Back in February 2016, a New York bankruptcy lawyer named David Friedman published an opinion piece in a far right wing Israeli outlet, entitled “End the two-state narrative.” Friedman postulated that the two-state narrative is “an illusion that serves the worst intentions of both the United States and the Palestinian Arabs. It has never been a solution, only a narrative. But even the narrative itself now needs to end.” He argued that Palestinians don’t want peace, but use the two-state process as “a masterful game of extortion played out on the world stage.” He averred that “Fostering a Palestinian middle class is the solution of the 21st century and it has nothing to do with two states.”
Thirteen months after he wrote that article, Friedman was confirmed as the new United States ambassador to Israel – the first ambassador nominated by President Trump. He headed to Israel with a status unlike any ambassador who preceded him. Representing a president known to rely on advice from a handful of advisors who, over the course of years, had proven their loyalty, Friedman arrived vested with Trump’s personal trust, confidence and authority. More than that, as the primary voice of the Trump campaign on Israel-Palestine, Friedman had already laid out, with great candor, his ideas and intentions for how U.S. policy needed to change, with the tacit approval of Trump, who had previously demonstrated little interest in or knowledge of the issues.
Today, 10 months into the Trump Administration’s tenure in office and six months after David Friedman took up his post as U.S. ambassador to Israel, things are going exactly as one should have expected, if one had taken seriously both Friedman’s special role and his extensive record of policy statements made over the course of the 2016 campaign and in the years preceding it. Consistent with Friedman’s views, the Oslo agreement and the peace process it inaugurated have been eliminated as touchstones of US foreign policy. American commitment to a two-state solution has been replaced by a vague promise to support whatever the parties agree on. Fealty to core U.S. positions, like respecting the volatility and sensitivity of Jerusalem by leaving its formal status untouched until there is a peace agreement, is gone. And without any fanfare, U.S. policy has shifted 180 degrees on settlements, both at the symbolic level - starting with Ambassador Friedman’s attendance at a wedding in a West Bank settlement in May 2017 and inviting settler leaders to the Embassy’s July 4th party – and at the concrete policy level, with the U.S. remaining virtually silent as the Netanyahu opens the settlement floodgates in both the West Bank and East Jerusalem.
As for the Palestinians, back in August 2016, Friedman told an Israeli reporter:
“I personally think putting the Israeli leadership on a common level with Abbas is a mistake. In one case you have a sovereign nation that is democratic, and in the other case you have a leader who is hanging on by a thread, who does not have an actual mandate and who funds stipends to pay to families of terrorists while they are in jail. These are difference [sic] types of governments — if you even want to call the Palestinian leadership a government.”
True to this view, today the Palestinian diplomatic mission in Washington has been reduced to beggar status, its existence no longer a reflection of the Palestinians’ position as a people with international legitimacy, but rather explicitly conditioned on whether the Palestinians play ball with whatever “peace initiative” the Trump Administration proposes. In this context, the United States’ commitment to negotiations as the sole means to resolve the conflict appears to have disappeared, replaced by an strategy of coercing the Palestinians back to talks that will be based on terms divorced from previous agreement and imposed on them by Trump and Netanyahu. Should that fail, the region is abuzz with gossip of plans, cooked up by the United States and Saudi Arabia, for a peace process that bypasses the Palestinians. And in parallel, Congress is moving ahead with legislation that will, in effect, label the Palestinian Authority a body that supports terror.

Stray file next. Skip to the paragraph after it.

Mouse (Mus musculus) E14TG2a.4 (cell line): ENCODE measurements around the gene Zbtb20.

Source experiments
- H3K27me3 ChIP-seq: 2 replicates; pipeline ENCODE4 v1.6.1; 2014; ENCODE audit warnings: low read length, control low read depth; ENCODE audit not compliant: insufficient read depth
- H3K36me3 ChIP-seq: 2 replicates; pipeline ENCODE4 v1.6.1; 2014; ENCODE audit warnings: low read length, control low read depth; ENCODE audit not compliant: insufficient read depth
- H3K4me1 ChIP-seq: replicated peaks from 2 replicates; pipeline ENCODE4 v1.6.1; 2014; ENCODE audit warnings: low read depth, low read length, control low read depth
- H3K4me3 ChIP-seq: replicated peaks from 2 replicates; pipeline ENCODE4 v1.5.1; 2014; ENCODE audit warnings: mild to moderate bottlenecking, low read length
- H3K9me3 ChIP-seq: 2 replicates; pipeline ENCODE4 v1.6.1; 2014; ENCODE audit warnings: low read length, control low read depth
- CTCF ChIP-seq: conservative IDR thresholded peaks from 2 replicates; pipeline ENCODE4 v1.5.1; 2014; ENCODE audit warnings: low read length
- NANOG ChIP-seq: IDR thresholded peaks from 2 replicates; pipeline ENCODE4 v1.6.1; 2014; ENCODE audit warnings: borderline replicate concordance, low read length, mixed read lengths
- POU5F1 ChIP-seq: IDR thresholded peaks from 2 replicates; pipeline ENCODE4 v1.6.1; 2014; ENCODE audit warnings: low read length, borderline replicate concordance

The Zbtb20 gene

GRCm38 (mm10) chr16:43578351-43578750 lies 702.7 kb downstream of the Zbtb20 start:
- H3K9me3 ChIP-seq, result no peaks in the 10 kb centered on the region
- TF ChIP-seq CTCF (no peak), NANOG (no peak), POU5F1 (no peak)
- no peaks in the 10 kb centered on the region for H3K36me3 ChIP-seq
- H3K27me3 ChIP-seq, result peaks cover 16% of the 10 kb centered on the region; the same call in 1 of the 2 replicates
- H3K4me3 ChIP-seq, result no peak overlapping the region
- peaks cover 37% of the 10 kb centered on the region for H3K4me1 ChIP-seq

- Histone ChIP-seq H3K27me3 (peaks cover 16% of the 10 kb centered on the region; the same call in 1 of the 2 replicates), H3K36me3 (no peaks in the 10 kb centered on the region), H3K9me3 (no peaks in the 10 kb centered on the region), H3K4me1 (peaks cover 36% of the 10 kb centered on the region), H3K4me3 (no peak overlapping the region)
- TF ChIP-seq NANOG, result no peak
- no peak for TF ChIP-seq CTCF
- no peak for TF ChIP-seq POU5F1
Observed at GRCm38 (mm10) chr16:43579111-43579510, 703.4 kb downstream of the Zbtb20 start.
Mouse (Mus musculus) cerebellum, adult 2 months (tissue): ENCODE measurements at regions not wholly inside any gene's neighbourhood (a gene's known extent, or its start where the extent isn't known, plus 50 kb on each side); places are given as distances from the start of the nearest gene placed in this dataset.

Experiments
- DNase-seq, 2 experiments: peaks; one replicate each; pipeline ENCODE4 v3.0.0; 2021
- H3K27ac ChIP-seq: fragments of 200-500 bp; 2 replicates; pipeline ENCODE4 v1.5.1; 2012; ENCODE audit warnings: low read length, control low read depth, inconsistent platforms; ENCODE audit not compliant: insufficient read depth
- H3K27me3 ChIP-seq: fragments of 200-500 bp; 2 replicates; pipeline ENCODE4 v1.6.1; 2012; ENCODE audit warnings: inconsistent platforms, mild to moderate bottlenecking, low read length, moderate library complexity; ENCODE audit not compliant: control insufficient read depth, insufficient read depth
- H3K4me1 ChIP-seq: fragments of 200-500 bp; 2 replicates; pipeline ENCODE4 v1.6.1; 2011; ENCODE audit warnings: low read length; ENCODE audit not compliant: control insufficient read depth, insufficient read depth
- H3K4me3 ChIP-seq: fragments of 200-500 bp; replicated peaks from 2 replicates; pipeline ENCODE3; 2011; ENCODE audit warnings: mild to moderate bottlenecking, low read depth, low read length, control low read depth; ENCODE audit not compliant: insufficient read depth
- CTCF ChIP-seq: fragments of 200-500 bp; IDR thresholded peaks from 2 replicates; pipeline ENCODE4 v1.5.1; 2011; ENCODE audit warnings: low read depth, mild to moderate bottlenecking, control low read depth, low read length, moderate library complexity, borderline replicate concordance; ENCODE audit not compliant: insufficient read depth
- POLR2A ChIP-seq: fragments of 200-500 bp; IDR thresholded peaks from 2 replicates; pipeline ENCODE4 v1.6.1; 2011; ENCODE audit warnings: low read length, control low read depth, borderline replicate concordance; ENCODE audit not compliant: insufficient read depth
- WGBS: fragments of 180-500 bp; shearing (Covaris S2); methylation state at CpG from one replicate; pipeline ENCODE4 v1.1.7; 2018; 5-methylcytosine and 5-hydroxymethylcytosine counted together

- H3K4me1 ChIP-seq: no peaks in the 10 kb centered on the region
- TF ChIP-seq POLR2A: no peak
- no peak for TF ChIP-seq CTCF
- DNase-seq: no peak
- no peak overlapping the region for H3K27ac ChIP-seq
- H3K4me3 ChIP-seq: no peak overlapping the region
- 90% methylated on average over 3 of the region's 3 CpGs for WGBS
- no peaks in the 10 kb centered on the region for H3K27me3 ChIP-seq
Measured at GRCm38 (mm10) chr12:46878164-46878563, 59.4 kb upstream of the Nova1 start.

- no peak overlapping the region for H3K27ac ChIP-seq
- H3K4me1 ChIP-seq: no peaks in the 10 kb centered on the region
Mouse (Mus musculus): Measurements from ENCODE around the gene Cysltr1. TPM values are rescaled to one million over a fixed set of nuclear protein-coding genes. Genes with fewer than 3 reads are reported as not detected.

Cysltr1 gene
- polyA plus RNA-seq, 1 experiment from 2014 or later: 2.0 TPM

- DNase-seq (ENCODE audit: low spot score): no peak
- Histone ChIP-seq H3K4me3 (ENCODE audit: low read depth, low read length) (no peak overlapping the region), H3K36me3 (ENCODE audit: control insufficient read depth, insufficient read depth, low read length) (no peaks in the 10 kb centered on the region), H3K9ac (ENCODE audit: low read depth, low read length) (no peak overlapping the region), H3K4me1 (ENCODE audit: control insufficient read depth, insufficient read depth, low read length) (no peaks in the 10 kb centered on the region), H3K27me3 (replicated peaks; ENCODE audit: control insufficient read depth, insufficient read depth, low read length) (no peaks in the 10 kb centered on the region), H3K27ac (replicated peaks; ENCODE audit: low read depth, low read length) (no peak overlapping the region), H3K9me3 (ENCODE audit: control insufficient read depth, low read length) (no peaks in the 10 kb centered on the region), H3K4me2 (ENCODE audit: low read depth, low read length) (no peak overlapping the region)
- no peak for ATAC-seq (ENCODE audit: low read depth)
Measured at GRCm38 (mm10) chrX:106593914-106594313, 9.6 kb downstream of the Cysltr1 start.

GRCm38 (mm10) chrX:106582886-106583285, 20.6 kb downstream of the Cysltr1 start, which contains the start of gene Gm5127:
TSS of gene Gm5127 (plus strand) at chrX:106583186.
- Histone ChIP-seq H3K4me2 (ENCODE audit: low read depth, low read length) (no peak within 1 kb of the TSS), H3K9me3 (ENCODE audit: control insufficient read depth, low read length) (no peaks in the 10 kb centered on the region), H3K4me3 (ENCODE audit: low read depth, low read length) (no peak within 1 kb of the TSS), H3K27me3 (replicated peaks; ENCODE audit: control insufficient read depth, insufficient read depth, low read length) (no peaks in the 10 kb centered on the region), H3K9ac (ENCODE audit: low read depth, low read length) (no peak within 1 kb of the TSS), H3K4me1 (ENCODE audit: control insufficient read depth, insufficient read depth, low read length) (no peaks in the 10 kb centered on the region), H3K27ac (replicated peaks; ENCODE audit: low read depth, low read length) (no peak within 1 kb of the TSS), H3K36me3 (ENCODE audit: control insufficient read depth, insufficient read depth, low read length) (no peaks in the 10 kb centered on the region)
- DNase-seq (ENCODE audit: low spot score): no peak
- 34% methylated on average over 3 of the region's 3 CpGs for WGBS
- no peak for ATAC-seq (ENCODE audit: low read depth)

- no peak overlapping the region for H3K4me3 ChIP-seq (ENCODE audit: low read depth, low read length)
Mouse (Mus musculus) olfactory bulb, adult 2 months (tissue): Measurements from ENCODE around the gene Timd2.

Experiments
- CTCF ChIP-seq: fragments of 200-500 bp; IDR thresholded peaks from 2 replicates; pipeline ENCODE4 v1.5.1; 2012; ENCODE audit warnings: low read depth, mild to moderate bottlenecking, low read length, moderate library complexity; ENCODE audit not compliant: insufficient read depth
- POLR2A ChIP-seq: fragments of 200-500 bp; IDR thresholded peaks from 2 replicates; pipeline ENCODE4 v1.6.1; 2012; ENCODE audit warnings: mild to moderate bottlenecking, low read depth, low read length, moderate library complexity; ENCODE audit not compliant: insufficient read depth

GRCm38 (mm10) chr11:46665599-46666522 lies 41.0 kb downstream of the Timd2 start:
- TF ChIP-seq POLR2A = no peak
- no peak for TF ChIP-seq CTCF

This is the reality under the Trump Administration, and it should surprise nobody. Anticipating the direction this Administration would take on Israel-Palestine was not a matter of reading tea leaves, or straining to hear dog whistles. Perhaps more than with any policy issue during the Trump campaign, the plans for Israel-Palestine were explicitly laid out for all to see by Friedman and his fellow travelers, before, during, and after the campaign. Expecting anything different could only have been the result of wishful thinking; believing things were not already going very much in this direction, well before Trump’s Jerusalem decree, could only be the result of selective hearing and seeing.
What will replace the Oslo paradigm – which was no doubt deeply flawed – remains to be seen, but the outlines are already becoming clear. Trump believes, or is being led by people close to him to believe, that he can “Make America’s Middle East Peace Efforts Great Again” through his favored strategy: elevating far right-wing ideologues and sycophants over competent professionals; blowing up all the policies that came before him; and adopting new policies that all rational experts and historians warn won’t work and will likely backfire. It is impossible to predict where this will all lead, but historically speaking, injecting chaos into a volatile foreign policy arena does not tend to produce good outcomes. The last time the United States tried this approach in the Middle East was with the invasion of Iraq — the United States, and the world, are still reckoning with the far-reaching and devastating unintended consequences it unleashed.
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